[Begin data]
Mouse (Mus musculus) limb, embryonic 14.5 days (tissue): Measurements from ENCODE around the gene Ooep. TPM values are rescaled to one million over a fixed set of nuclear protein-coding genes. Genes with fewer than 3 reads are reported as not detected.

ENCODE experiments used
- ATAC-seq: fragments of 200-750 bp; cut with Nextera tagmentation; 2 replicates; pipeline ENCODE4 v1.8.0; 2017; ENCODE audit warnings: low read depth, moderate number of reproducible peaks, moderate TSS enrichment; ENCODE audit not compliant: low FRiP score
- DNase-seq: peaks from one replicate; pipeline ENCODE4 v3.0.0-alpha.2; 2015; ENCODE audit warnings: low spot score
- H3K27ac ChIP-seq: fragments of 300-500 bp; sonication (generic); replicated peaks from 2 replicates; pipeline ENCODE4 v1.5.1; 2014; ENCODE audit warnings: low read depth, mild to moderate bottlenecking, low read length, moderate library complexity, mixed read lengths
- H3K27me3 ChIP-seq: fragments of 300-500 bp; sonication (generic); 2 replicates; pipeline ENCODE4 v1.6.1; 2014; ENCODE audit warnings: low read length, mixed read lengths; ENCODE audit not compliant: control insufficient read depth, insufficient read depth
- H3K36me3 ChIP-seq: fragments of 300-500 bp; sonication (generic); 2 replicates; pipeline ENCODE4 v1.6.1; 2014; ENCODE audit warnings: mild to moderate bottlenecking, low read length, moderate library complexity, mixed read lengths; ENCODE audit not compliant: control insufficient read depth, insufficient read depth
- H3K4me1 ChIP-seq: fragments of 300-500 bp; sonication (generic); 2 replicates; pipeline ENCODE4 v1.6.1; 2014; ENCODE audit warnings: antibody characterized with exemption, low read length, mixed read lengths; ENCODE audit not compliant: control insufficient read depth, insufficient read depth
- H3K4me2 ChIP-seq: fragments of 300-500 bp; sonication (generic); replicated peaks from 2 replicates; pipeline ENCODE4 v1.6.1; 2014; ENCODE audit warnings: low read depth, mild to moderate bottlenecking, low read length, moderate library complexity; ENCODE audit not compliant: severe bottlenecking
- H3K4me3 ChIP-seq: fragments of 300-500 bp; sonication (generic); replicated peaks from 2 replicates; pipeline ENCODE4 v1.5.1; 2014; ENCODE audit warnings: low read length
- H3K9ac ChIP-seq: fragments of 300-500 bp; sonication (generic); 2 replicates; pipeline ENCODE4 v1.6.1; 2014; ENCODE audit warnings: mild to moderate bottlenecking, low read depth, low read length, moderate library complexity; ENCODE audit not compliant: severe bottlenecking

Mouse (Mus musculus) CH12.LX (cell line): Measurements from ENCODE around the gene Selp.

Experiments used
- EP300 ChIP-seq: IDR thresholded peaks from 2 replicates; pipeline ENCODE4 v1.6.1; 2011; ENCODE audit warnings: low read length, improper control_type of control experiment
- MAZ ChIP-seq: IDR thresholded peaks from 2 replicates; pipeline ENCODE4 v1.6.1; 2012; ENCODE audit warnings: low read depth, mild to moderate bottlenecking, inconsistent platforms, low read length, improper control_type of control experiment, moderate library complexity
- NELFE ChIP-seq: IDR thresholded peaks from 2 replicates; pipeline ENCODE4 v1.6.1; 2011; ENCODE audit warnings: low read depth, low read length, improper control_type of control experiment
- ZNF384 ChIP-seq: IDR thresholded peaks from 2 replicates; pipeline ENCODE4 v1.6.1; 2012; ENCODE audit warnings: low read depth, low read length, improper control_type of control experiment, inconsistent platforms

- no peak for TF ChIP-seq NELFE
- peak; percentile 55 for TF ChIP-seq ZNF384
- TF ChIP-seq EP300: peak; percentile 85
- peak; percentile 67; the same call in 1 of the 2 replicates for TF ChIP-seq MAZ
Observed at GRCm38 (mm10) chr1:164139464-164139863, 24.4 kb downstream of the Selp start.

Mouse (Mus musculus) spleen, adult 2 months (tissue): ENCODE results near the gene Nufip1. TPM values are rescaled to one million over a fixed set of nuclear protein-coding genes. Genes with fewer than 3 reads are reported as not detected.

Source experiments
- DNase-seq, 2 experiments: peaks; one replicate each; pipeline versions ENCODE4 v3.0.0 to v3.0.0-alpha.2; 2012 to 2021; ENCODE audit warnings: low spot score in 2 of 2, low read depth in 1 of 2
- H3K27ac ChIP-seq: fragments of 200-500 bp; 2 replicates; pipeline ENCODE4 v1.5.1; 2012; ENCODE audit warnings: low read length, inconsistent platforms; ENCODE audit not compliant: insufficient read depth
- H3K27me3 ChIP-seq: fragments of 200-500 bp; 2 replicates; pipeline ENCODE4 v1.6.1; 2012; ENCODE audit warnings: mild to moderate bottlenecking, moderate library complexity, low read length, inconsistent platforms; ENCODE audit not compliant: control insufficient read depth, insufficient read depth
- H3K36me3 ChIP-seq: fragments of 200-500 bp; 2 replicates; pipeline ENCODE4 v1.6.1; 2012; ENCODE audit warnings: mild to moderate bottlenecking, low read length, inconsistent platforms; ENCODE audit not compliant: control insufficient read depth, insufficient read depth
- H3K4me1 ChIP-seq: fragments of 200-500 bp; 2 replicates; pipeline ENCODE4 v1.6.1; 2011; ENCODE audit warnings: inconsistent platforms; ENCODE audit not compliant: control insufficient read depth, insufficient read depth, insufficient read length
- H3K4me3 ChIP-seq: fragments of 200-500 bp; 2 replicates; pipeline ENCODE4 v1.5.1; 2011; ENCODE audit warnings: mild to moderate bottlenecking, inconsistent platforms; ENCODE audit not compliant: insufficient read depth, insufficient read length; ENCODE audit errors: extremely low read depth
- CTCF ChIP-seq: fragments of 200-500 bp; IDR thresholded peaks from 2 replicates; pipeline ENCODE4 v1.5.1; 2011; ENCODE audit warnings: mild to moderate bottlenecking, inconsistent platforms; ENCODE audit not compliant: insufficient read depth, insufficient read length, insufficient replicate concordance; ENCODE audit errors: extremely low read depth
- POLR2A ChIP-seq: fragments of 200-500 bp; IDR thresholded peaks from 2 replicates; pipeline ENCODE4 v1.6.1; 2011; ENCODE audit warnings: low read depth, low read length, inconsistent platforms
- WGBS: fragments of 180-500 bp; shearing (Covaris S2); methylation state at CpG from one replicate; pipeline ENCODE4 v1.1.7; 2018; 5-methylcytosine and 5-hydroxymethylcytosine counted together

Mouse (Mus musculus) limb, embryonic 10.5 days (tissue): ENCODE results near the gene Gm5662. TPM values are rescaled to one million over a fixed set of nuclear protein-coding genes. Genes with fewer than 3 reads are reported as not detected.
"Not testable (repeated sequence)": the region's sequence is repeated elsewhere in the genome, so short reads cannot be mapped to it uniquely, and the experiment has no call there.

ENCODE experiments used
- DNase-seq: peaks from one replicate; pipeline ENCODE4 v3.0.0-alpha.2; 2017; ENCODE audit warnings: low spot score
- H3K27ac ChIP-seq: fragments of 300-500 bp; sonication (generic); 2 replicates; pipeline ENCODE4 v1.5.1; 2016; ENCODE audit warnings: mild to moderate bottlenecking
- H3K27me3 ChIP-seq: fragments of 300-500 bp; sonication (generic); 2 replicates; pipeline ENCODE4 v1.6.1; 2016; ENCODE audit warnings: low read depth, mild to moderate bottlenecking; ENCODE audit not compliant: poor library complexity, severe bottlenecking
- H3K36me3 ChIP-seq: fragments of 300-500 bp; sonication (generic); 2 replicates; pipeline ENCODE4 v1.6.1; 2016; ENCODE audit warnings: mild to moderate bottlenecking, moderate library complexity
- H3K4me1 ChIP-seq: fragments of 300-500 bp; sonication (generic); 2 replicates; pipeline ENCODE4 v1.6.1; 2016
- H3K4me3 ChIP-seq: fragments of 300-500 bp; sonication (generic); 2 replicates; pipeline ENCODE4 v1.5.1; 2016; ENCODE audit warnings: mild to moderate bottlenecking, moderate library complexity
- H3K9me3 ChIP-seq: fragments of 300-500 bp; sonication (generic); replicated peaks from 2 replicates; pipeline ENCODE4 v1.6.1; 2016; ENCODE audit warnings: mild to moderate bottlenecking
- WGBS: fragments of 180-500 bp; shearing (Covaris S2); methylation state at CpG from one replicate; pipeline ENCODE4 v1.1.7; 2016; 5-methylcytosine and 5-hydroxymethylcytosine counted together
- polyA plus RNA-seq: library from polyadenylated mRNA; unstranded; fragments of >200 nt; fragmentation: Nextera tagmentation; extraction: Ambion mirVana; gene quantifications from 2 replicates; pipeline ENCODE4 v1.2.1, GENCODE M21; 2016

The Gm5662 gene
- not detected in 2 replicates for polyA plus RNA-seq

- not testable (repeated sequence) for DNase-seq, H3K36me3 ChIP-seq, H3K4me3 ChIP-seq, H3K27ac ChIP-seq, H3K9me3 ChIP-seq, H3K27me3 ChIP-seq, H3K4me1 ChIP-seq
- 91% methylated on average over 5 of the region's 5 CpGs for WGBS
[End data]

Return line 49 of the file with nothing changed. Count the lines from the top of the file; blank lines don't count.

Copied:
- 91% methylated on average over 5 of the region's 5 CpGs for WGBS